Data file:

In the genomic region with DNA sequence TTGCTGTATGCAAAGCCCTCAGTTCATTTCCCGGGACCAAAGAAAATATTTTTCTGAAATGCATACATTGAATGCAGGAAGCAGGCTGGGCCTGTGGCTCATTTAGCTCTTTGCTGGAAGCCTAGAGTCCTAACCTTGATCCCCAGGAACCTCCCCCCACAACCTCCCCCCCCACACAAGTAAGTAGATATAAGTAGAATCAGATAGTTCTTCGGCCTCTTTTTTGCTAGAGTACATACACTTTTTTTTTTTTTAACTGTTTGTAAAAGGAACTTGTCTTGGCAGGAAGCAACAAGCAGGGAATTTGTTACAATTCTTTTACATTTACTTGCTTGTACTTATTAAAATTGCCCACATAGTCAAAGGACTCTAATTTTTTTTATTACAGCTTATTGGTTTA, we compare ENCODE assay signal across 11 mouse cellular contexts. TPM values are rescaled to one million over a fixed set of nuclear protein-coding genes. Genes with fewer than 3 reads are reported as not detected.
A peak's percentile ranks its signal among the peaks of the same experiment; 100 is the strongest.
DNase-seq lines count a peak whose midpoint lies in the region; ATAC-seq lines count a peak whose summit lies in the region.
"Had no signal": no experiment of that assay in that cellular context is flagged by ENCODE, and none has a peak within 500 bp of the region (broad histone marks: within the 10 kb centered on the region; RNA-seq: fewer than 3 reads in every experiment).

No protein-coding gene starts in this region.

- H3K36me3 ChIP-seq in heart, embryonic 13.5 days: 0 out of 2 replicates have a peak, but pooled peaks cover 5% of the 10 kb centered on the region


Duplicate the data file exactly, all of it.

In the genomic region with DNA sequence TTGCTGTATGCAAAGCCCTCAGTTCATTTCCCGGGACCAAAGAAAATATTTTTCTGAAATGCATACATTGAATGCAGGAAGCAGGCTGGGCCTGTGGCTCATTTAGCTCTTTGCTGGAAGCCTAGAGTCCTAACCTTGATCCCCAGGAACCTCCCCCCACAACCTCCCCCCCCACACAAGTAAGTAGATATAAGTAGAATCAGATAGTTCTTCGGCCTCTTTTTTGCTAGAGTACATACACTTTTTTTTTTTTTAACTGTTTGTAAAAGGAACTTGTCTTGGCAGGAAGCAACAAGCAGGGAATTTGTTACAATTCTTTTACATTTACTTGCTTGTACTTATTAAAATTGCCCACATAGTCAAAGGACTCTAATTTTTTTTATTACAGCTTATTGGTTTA, we compare ENCODE assay signal across 11 mouse cellular contexts. TPM values are rescaled to one million over a fixed set of nuclear protein-coding genes. Genes with fewer than 3 reads are reported as not detected.
A peak's percentile ranks its signal among the peaks of the same experiment; 100 is the strongest.
DNase-seq lines count a peak whose midpoint lies in the region; ATAC-seq lines count a peak whose summit lies in the region.
"Had no signal": no experiment of that assay in that cellular context is flagged by ENCODE, and none has a peak within 500 bp of the region (broad histone marks: within the 10 kb centered on the region; RNA-seq: fewer than 3 reads in every experiment).

No protein-coding gene starts in this region.

- H3K36me3 ChIP-seq in heart, embryonic 13.5 days: 0 out of 2 replicates have a peak, but pooled peaks cover 5% of the 10 kb centered on the region